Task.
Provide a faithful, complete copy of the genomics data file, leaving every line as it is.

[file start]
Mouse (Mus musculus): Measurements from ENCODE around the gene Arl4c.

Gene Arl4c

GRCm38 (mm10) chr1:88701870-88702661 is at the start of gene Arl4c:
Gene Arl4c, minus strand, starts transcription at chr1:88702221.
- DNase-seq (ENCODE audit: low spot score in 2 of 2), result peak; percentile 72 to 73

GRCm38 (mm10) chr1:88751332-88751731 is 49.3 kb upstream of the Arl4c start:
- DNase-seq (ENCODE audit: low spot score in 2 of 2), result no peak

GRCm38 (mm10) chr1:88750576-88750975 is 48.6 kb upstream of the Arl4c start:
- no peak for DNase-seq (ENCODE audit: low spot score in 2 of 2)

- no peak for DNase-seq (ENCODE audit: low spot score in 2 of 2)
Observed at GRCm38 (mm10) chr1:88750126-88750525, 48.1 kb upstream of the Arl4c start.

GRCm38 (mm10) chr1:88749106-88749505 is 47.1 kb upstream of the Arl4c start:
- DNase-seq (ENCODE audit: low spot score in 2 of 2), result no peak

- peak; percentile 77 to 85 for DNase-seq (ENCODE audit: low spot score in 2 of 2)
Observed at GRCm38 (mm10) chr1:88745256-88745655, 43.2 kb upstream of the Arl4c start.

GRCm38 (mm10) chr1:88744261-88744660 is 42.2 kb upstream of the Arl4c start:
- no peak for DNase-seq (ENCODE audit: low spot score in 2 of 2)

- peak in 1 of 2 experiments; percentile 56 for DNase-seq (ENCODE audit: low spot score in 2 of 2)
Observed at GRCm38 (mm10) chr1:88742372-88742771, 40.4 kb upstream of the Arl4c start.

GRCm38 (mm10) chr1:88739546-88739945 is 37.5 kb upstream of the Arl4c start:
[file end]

Mouse (Mus musculus): Measurements from ENCODE around the gene Arl4c.

Gene Arl4c

GRCm38 (mm10) chr1:88701870-88702661 is at the start of gene Arl4c:
Gene Arl4c, minus strand, starts transcription at chr1:88702221.
- DNase-seq (ENCODE audit: low spot score in 2 of 2), result peak; percentile 72 to 73

GRCm38 (mm10) chr1:88751332-88751731 is 49.3 kb upstream of the Arl4c start:
- DNase-seq (ENCODE audit: low spot score in 2 of 2), result no peak

GRCm38 (mm10) chr1:88750576-88750975 is 48.6 kb upstream of the Arl4c start:
- no peak for DNase-seq (ENCODE audit: low spot score in 2 of 2)

- no peak for DNase-seq (ENCODE audit: low spot score in 2 of 2)
Observed at GRCm38 (mm10) chr1:88750126-88750525, 48.1 kb upstream of the Arl4c start.

GRCm38 (mm10) chr1:88749106-88749505 is 47.1 kb upstream of the Arl4c start:
- DNase-seq (ENCODE audit: low spot score in 2 of 2), result no peak

- peak; percentile 77 to 85 for DNase-seq (ENCODE audit: low spot score in 2 of 2)
Observed at GRCm38 (mm10) chr1:88745256-88745655, 43.2 kb upstream of the Arl4c start.

GRCm38 (mm10) chr1:88744261-88744660 is 42.2 kb upstream of the Arl4c start:
- no peak for DNase-seq (ENCODE audit: low spot score in 2 of 2)

- peak in 1 of 2 experiments; percentile 56 for DNase-seq (ENCODE audit: low spot score in 2 of 2)
Observed at GRCm38 (mm10) chr1:88742372-88742771, 40.4 kb upstream of the Arl4c start.

GRCm38 (mm10) chr1:88739546-88739945 is 37.5 kb upstream of the Arl4c start: